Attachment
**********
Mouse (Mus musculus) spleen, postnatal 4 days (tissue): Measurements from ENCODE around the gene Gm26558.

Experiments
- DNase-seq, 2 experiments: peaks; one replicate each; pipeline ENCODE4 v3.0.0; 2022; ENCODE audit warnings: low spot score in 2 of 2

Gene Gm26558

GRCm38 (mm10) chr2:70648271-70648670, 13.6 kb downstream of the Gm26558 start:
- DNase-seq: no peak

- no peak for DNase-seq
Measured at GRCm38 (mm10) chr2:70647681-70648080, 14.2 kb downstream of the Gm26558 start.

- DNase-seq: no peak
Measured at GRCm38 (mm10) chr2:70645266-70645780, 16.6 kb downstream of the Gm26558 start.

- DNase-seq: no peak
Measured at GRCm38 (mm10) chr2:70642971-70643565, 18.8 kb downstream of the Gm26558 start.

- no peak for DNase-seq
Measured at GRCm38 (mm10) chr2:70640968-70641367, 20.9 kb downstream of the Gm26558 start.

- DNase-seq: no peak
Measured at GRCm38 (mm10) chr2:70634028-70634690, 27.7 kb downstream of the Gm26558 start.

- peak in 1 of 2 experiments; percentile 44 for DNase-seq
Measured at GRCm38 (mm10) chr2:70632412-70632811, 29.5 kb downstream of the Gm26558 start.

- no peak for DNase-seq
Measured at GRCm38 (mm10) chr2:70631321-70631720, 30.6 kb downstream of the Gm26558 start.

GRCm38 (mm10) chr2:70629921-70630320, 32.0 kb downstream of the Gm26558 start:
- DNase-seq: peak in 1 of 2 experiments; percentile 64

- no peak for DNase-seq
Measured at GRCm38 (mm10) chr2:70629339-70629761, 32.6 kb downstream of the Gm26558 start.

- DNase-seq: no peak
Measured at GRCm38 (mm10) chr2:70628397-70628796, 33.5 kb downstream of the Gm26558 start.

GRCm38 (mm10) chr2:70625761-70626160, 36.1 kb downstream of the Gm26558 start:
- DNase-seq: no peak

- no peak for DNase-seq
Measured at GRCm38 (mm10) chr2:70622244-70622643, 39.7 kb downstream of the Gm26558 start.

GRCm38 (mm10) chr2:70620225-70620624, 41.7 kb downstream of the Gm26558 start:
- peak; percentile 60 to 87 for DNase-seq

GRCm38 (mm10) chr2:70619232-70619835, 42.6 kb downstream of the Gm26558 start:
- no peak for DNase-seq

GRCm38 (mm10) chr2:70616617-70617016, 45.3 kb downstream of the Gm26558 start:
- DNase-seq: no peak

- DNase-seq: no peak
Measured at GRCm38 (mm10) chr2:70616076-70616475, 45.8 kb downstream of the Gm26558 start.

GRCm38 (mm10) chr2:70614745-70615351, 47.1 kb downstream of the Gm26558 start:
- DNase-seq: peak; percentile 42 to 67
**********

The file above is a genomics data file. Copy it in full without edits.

Mouse (Mus musculus) spleen, postnatal 4 days (tissue): Measurements from ENCODE around the gene Gm26558.

Experiments
- DNase-seq, 2 experiments: peaks; one replicate each; pipeline ENCODE4 v3.0.0; 2022; ENCODE audit warnings: low spot score in 2 of 2

Gene Gm26558

GRCm38 (mm10) chr2:70648271-70648670, 13.6 kb downstream of the Gm26558 start:
- DNase-seq: no peak

- no peak for DNase-seq
Measured at GRCm38 (mm10) chr2:70647681-70648080, 14.2 kb downstream of the Gm26558 start.

- DNase-seq: no peak
Measured at GRCm38 (mm10) chr2:70645266-70645780, 16.6 kb downstream of the Gm26558 start.

- DNase-seq: no peak
Measured at GRCm38 (mm10) chr2:70642971-70643565, 18.8 kb downstream of the Gm26558 start.

- no peak for DNase-seq
Measured at GRCm38 (mm10) chr2:70640968-70641367, 20.9 kb downstream of the Gm26558 start.

- DNase-seq: no peak
Measured at GRCm38 (mm10) chr2:70634028-70634690, 27.7 kb downstream of the Gm26558 start.

- peak in 1 of 2 experiments; percentile 44 for DNase-seq
Measured at GRCm38 (mm10) chr2:70632412-70632811, 29.5 kb downstream of the Gm26558 start.

- no peak for DNase-seq
Measured at GRCm38 (mm10) chr2:70631321-70631720, 30.6 kb downstream of the Gm26558 start.

GRCm38 (mm10) chr2:70629921-70630320, 32.0 kb downstream of the Gm26558 start:
- DNase-seq: peak in 1 of 2 experiments; percentile 64

- no peak for DNase-seq
Measured at GRCm38 (mm10) chr2:70629339-70629761, 32.6 kb downstream of the Gm26558 start.

- DNase-seq: no peak
Measured at GRCm38 (mm10) chr2:70628397-70628796, 33.5 kb downstream of the Gm26558 start.

GRCm38 (mm10) chr2:70625761-70626160, 36.1 kb downstream of the Gm26558 start:
- DNase-seq: no peak

- no peak for DNase-seq
Measured at GRCm38 (mm10) chr2:70622244-70622643, 39.7 kb downstream of the Gm26558 start.

GRCm38 (mm10) chr2:70620225-70620624, 41.7 kb downstream of the Gm26558 start:
- peak; percentile 60 to 87 for DNase-seq

GRCm38 (mm10) chr2:70619232-70619835, 42.6 kb downstream of the Gm26558 start:
- no peak for DNase-seq

GRCm38 (mm10) chr2:70616617-70617016, 45.3 kb downstream of the Gm26558 start:
- DNase-seq: no peak

- DNase-seq: no peak
Measured at GRCm38 (mm10) chr2:70616076-70616475, 45.8 kb downstream of the Gm26558 start.

GRCm38 (mm10) chr2:70614745-70615351, 47.1 kb downstream of the Gm26558 start:
- DNase-seq: peak; percentile 42 to 67